37. M. Khan, A. Khan, N. Rehman, and A. H. Gilani, “Pharmacological explanation for the use of Juniperus excelsa in hyperactive gastrointestinal and respiratory disorders,” Journal of Natural Medicines. In press. View at Publisher · View at Google Scholar
  38. K. L. Lorenz and J. N. Wells, “Potentiation of the effects of sodium nitroprusside and of isoproterenol by selective phosphodiesterase inhibitors,” Molecular Pharmacology, vol. 23, no. 2, pp. 424–430, 1983. View at Google Scholar · View at Scopus
  39. B. J. Lipworth, “Phosphodiesterase-4 inhibitors for asthma and chronic obstructive pulmonary disease,” The Lancet, vol. 365, no. 9454, pp. 167–175, 2005. View at Publisher · View at Google Scholar · View at Scopus
  40. P. J. Barnes, “Drugs for asthma,” British Journal of Pharmacology, vol. 147, supplement 1, pp. S297–S303, 2006. View at Publisher · View at Google Scholar · View at Scopus
  41. J. G. Nicholas, “Anticholinergic agents in asthma and COPD,” European Journal of Pharmacology, vol. 533, no. 1–3, pp. 36–39, 2006. View at Publisher · View at Google Scholar · View at Scopus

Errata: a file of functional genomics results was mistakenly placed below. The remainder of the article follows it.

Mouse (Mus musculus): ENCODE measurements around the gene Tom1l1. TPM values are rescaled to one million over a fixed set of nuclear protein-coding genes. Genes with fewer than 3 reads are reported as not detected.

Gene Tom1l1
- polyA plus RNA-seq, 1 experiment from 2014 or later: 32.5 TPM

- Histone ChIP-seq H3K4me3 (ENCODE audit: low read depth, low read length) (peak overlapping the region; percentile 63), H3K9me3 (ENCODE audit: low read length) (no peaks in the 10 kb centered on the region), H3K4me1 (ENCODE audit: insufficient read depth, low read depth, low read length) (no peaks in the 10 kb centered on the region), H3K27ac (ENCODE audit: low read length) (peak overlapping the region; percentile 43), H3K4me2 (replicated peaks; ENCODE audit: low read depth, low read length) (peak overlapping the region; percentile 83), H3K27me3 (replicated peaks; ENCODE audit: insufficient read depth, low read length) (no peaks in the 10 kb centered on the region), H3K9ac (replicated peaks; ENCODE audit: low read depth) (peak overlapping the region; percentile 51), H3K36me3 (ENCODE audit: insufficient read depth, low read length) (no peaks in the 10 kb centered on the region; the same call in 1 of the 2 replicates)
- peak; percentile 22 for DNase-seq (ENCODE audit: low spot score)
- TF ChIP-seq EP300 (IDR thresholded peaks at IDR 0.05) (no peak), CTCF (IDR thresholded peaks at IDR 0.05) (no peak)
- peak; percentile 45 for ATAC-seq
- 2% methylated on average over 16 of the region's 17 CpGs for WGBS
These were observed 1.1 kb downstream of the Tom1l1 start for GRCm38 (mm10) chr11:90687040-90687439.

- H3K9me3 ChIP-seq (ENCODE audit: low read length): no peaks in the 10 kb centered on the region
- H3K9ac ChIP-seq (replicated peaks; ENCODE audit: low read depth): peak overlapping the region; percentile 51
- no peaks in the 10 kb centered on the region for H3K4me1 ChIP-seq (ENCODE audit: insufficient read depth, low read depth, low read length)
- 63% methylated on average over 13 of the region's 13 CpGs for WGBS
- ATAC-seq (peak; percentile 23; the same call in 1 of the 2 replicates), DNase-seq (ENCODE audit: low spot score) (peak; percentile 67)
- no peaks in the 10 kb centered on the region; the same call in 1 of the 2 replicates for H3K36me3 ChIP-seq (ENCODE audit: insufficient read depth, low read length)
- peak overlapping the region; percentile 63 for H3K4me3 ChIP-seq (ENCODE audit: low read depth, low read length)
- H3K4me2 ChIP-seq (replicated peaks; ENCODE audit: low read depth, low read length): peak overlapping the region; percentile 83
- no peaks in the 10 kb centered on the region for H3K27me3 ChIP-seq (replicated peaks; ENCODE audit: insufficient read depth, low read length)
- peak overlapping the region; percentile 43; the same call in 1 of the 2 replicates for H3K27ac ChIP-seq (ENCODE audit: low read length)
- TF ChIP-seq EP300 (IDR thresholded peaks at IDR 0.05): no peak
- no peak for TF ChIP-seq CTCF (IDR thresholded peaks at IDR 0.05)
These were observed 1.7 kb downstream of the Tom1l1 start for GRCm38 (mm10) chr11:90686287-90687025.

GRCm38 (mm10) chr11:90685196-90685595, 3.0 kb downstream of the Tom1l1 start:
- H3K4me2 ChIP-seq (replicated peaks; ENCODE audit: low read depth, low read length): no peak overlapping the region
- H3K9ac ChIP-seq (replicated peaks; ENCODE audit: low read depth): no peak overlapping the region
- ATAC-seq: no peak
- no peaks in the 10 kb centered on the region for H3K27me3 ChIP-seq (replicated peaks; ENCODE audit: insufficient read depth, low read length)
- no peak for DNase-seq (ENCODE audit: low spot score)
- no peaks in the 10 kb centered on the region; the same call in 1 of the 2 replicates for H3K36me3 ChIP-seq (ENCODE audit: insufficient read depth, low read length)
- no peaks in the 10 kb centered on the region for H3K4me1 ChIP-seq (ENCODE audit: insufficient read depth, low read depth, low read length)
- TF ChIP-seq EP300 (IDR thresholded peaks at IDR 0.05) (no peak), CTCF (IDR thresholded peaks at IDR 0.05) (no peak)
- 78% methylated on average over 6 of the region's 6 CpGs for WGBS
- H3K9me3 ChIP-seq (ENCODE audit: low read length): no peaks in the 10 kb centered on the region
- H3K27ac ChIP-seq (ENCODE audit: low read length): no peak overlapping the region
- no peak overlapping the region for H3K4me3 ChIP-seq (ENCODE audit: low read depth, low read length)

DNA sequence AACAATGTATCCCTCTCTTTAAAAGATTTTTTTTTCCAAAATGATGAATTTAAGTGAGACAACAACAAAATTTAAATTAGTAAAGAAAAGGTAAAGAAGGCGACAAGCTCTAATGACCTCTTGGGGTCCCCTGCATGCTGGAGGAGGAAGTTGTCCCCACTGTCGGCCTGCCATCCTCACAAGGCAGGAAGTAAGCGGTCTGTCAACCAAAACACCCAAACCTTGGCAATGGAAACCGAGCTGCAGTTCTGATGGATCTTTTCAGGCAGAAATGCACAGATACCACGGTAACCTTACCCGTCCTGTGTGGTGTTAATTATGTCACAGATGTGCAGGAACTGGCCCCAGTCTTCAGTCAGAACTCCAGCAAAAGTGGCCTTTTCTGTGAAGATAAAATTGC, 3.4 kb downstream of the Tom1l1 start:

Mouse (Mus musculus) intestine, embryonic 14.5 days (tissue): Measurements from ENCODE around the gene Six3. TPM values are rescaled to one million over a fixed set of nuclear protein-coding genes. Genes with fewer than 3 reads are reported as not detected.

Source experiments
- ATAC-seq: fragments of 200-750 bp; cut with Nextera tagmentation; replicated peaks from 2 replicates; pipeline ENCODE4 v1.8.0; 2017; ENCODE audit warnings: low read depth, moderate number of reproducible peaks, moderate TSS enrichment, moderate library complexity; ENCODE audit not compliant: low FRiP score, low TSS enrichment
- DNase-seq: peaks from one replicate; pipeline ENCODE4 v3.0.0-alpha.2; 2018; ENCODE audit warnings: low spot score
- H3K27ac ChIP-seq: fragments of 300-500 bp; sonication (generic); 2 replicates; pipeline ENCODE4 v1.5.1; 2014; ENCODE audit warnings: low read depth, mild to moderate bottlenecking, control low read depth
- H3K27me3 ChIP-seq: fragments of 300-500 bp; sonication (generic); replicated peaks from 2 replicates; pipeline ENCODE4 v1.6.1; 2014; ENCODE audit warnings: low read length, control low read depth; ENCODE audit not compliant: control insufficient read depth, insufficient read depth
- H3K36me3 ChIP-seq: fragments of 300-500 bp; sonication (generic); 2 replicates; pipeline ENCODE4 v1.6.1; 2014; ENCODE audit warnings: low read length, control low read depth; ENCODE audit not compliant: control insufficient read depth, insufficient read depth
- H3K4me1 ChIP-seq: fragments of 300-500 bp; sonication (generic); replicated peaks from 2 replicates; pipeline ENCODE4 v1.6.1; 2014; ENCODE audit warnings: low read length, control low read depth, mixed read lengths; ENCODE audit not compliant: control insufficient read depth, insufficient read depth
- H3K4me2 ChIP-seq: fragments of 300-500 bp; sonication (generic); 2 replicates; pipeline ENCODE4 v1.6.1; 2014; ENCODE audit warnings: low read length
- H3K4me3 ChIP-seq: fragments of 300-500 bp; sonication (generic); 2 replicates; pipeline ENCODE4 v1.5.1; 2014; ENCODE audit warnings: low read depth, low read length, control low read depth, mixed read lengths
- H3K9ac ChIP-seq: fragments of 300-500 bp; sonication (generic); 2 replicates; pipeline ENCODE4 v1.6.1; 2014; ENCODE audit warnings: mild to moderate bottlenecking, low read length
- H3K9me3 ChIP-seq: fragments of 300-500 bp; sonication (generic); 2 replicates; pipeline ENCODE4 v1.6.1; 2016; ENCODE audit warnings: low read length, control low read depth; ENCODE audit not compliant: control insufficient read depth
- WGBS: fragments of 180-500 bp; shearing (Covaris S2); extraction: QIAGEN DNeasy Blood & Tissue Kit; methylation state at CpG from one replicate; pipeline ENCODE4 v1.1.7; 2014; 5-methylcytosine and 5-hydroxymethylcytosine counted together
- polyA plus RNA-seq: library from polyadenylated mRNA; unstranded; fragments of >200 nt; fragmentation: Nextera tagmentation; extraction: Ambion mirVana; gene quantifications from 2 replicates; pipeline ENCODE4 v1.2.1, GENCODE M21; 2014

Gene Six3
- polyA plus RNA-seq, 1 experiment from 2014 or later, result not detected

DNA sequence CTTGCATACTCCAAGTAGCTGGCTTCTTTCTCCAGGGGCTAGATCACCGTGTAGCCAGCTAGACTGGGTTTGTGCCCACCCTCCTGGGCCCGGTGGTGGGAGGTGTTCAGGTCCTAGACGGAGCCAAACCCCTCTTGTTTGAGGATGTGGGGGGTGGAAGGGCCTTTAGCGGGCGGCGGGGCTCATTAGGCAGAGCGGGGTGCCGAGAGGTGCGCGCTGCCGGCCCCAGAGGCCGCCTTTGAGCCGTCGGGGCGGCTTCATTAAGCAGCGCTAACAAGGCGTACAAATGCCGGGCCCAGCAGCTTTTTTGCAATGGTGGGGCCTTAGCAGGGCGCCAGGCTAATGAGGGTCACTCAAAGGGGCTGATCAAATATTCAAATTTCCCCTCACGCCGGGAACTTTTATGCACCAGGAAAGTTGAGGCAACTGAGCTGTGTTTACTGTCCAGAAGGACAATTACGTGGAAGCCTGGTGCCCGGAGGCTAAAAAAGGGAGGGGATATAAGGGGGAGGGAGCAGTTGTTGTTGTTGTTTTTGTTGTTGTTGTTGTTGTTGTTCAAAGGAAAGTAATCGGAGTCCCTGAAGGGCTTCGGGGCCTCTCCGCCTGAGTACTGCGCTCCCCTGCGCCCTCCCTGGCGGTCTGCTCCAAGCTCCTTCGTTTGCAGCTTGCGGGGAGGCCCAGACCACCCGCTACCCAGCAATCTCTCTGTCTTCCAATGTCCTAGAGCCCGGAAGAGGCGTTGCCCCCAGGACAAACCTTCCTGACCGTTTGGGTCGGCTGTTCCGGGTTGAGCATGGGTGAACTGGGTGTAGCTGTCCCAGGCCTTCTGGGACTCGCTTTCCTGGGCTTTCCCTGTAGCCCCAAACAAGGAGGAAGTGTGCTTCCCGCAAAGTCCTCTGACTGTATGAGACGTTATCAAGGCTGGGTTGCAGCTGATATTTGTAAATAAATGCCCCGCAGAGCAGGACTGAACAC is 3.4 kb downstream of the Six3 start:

42. H. Nawrath, “Action potential, membrane currents and force of contraction in cat ventricular heart muscle treated with papaverine,” Journal of Pharmacology and Experimental Therapeutics, vol. 218, no. 2, pp. 544–549, 1981. View at Google Scholar · View at Scopus
  43. M. A. Twiss, E. Harman, S. Chesrown, and L. Hendeles, “Efficacy of calcium channel blockers as maintenance therapy for asthma,” British Journal of Clinical Pharmacology, vol. 53, no. 3, pp. 243–249, 2002. View at Publisher · View at Google Scholar · View at Scopus
  44. G. E. Billman, “The antiarrythmic effects of the calcium antagonists,” in Calcium Antagonists in Clinical Medicine, M. Epstein, Ed., pp. 183–212, Hanley and Belfus, Philadelphia, Pa, USA, 1992. View at Google Scholar
  45. E. Ernst, “The efficacy of herbal medicine-an overview,” Fundamental and Clinical Pharmacology, vol. 19, no. 4, pp. 405–409, 2005. View at Publisher · View at Google Scholar · View at Scopus